• Works with the business and stakeholders to understand needs and challenges
  • Translates needs into a plan and prioritizes the work
  • Works with the delivery team to understand the work, give feedback, and approve completion
  • Is the knowledge and domain expert on the product, process, feature, or service being created or changed

The right person for this role is easy to spot if you know what to look for. Ask the following question: Who is the foremost go-to resource for the product at hand? Nothing—not strategic thinking, team management, or enterprise experience—is as important as this person’s domain expertise.

According to Gartner, product owners “share some qualities with CEOs in that they are like the CEO of their own small business within the larger firm, but more entrepreneurial (like a startup founder).”6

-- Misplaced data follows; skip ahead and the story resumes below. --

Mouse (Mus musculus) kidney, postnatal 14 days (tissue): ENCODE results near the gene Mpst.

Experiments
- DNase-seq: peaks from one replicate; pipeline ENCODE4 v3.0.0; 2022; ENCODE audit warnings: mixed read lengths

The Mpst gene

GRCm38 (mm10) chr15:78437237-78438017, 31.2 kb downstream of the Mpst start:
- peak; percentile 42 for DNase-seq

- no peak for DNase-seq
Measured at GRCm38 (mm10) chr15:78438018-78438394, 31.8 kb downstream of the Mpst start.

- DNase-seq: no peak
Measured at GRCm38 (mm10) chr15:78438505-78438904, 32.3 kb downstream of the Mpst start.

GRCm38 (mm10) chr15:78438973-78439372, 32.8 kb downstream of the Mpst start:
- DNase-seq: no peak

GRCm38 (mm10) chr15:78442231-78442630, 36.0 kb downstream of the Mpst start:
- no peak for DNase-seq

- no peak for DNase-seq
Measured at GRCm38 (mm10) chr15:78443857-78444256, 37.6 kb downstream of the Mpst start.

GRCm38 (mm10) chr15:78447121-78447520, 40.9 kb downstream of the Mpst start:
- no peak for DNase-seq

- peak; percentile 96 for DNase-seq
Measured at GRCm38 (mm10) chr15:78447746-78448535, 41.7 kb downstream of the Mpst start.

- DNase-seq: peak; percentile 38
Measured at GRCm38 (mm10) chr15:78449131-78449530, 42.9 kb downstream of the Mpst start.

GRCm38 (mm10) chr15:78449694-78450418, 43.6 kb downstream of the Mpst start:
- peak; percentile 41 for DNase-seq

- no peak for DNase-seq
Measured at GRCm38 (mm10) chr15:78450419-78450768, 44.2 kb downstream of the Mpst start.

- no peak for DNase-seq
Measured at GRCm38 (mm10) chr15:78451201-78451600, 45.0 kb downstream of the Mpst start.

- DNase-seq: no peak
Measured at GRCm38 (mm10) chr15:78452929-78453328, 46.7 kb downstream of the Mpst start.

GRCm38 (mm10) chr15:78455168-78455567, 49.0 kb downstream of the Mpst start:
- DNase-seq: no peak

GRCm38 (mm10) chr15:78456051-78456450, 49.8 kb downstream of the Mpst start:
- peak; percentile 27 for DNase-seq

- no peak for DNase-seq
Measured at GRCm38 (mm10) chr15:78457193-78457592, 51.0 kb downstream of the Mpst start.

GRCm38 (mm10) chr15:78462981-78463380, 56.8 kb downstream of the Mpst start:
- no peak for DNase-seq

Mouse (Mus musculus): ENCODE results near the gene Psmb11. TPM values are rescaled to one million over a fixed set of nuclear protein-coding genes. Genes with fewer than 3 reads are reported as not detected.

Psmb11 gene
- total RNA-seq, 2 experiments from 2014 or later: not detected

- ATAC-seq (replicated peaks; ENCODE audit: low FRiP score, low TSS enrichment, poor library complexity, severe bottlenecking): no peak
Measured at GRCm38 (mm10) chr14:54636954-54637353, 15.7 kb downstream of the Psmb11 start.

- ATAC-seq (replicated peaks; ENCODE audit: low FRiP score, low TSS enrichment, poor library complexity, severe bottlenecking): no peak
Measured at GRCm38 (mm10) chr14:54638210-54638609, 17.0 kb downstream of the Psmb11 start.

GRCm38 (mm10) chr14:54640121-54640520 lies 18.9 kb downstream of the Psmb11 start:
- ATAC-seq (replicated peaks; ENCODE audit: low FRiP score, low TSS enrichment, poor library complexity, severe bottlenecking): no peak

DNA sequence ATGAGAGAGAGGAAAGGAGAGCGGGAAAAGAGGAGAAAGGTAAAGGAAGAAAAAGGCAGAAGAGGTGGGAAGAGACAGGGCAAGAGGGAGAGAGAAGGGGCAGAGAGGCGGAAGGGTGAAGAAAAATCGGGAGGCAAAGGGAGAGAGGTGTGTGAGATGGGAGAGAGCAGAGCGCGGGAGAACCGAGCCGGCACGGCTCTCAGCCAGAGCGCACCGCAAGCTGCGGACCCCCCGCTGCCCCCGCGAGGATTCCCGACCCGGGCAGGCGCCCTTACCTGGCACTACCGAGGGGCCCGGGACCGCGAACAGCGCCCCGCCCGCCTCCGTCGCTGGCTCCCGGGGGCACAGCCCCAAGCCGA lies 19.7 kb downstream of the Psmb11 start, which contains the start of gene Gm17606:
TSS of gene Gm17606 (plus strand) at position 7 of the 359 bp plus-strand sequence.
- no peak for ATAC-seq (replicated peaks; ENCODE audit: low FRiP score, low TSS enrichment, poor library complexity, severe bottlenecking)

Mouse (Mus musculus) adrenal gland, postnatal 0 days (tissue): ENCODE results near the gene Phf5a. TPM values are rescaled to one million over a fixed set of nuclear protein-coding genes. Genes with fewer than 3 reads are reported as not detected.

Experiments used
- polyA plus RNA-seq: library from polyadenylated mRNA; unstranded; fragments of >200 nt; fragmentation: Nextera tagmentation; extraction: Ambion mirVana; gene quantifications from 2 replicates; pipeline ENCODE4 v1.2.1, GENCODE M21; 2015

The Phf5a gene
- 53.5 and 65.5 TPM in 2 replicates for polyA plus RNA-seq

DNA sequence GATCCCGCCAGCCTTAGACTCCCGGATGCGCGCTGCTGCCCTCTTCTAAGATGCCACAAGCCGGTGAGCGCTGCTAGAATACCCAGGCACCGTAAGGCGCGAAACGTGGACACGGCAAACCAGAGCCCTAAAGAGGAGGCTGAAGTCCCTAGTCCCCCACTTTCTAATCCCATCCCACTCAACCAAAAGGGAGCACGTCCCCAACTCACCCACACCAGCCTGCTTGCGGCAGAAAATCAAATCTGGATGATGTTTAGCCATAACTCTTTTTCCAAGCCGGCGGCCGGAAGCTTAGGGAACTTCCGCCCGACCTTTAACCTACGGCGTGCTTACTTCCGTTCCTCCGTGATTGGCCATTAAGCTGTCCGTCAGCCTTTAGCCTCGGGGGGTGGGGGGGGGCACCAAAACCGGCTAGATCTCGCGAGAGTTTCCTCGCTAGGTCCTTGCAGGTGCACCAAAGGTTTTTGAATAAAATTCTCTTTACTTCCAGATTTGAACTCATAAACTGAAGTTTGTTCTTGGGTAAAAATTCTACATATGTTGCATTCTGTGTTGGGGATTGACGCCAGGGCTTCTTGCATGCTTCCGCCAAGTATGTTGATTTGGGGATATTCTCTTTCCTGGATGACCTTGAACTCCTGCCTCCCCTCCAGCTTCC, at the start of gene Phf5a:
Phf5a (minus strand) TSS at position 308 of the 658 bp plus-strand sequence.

The second most significant barrier to enterprise-wide agile adoption is a “lack of skilled product owners from the business,” as reported by 49 percent of organizations.7

This isn’t enough, however. You need to support this leader with help in:

• Managing resources, capital expenditures, external dependencies, and touch points with the team

• Documenting acceptance criteria and conversations around the user story

• Drafting rapid designs, screen shots, wireframes, etc. to give the team an idea of the look and feel of new features or process flows

In short, every product manager, project manager, or solution manager is not a product owner. It’s critical to choose the right domain expert and support them with the right resources.


CASE STUDY: Bringing good agile to life at General Electric

When General Electric rebranded itself as a “digital industrial company” in 2015, the transformation involved creating GE Digital, an organizational unit that includes all 20,000-plus of the company’s software-related employees. Brad Surak, who began his career as a software engineer and is now GE Digital’s COO, began applying agile ways of working to the new unit’s management processes. Within a prioritized backlog are certifiable non-technical issues, such as simplifying the administrative process for acquiring hardware, and solving pricing issues for products that required input from multiple GE businesses.